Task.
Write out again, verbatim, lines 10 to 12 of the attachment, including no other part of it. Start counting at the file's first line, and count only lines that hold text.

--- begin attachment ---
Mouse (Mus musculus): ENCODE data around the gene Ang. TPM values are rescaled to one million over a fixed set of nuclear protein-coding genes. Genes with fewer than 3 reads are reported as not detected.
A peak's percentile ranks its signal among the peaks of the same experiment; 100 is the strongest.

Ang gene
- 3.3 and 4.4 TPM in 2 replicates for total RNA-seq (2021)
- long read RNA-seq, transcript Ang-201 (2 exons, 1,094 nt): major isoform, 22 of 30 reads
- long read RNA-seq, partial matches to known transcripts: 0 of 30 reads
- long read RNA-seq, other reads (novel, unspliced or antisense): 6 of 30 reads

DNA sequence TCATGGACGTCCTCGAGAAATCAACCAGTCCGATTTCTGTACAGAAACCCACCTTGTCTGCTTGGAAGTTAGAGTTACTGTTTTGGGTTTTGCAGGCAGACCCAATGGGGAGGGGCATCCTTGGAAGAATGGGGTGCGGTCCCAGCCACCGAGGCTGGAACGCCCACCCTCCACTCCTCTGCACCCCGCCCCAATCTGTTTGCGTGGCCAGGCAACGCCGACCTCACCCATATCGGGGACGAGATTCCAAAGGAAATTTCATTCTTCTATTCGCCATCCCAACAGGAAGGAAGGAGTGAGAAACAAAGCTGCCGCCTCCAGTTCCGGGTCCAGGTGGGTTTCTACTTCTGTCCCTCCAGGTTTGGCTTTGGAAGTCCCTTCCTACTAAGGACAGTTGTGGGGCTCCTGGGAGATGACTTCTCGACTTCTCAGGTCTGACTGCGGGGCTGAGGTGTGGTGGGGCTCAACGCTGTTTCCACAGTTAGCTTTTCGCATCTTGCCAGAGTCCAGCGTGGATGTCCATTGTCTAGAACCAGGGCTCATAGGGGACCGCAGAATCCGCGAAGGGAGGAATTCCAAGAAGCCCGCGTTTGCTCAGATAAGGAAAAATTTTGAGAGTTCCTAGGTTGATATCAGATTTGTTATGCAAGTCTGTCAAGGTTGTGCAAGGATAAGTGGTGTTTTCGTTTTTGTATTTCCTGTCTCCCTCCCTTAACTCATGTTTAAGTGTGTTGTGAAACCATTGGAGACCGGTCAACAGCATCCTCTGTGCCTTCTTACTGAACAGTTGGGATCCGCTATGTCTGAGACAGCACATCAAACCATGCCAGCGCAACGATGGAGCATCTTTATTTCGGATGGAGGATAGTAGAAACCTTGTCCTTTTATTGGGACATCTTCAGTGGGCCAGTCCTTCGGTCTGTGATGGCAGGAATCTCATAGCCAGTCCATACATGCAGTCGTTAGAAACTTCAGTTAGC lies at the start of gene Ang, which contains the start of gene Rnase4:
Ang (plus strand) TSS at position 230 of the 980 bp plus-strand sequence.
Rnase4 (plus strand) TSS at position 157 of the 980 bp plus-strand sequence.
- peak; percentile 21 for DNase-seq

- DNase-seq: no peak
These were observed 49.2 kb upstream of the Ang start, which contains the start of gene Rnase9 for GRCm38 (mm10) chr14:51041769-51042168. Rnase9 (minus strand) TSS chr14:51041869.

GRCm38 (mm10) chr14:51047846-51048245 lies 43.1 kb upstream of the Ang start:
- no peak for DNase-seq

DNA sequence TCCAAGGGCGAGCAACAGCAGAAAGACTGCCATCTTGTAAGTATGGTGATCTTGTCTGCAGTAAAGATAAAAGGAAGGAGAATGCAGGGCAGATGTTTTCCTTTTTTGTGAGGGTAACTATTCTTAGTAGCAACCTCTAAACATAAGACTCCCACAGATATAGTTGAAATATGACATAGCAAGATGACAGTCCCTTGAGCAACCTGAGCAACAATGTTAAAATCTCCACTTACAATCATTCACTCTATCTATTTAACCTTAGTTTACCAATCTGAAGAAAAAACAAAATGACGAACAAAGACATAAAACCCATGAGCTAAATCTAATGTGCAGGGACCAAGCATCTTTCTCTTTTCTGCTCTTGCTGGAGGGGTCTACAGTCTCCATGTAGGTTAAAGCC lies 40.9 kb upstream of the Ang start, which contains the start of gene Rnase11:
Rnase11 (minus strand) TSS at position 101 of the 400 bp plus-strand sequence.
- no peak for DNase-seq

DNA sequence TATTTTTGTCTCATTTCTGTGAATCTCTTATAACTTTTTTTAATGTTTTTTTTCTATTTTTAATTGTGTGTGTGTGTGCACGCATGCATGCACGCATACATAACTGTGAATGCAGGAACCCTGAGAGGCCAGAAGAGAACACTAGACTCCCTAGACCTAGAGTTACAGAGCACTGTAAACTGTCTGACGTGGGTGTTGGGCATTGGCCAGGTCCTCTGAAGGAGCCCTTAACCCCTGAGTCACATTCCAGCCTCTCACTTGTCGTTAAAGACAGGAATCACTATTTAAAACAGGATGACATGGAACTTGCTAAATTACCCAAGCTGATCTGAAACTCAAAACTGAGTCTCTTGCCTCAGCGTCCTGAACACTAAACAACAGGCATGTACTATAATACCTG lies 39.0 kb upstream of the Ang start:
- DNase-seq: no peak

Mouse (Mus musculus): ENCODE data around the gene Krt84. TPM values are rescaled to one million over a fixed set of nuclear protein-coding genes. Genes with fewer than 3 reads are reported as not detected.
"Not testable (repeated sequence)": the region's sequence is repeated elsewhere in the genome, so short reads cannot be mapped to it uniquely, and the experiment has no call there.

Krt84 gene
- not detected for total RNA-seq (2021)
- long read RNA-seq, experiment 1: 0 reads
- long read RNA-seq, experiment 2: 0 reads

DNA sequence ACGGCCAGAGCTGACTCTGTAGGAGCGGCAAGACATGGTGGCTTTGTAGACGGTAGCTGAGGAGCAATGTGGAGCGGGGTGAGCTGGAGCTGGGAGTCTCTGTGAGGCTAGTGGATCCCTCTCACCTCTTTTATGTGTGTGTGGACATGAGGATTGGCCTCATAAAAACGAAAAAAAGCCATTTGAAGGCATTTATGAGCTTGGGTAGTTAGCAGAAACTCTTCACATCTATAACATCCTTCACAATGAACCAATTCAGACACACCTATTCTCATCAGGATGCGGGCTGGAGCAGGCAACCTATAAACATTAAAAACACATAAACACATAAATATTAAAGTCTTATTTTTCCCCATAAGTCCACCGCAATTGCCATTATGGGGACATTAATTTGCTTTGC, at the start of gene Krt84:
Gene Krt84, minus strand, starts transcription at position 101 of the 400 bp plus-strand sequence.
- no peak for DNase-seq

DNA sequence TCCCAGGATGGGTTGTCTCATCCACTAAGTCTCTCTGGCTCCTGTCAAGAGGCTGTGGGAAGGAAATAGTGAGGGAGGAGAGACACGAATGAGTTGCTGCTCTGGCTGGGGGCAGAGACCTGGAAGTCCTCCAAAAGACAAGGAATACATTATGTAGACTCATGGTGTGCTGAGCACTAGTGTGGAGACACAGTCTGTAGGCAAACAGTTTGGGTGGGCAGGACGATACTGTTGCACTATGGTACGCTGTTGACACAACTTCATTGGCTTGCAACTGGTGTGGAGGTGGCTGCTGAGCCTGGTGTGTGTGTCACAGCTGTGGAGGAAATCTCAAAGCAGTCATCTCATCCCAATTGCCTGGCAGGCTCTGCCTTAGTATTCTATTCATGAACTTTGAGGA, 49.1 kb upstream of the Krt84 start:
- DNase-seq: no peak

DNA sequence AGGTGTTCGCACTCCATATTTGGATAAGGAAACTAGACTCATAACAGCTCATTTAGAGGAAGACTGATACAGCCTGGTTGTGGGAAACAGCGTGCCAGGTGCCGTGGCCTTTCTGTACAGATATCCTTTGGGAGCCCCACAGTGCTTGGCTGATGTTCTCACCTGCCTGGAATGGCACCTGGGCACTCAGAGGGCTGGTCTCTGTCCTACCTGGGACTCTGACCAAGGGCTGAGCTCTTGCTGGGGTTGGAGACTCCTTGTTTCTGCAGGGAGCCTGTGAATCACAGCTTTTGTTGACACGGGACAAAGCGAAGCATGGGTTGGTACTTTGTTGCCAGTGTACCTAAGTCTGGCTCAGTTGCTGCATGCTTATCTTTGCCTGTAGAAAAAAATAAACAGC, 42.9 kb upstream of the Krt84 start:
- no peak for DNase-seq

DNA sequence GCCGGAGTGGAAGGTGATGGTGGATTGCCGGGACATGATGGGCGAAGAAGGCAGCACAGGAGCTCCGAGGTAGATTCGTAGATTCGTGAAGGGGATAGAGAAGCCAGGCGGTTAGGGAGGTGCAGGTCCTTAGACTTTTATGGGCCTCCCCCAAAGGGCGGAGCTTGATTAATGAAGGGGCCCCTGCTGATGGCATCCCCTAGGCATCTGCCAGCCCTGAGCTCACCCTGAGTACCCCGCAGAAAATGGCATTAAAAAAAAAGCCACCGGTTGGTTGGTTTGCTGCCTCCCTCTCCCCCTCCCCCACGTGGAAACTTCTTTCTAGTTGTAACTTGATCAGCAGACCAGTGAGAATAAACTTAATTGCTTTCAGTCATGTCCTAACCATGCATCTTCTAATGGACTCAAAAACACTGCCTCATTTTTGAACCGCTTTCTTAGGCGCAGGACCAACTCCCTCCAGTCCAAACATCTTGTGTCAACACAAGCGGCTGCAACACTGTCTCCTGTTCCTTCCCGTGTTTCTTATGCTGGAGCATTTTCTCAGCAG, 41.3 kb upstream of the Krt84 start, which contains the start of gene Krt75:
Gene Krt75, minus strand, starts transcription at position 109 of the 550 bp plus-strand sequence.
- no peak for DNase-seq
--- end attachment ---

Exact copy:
Rnase4 (plus strand) TSS at position 157 of the 980 bp plus-strand sequence.
- peak; percentile 21 for DNase-seq

- DNase-seq: no peak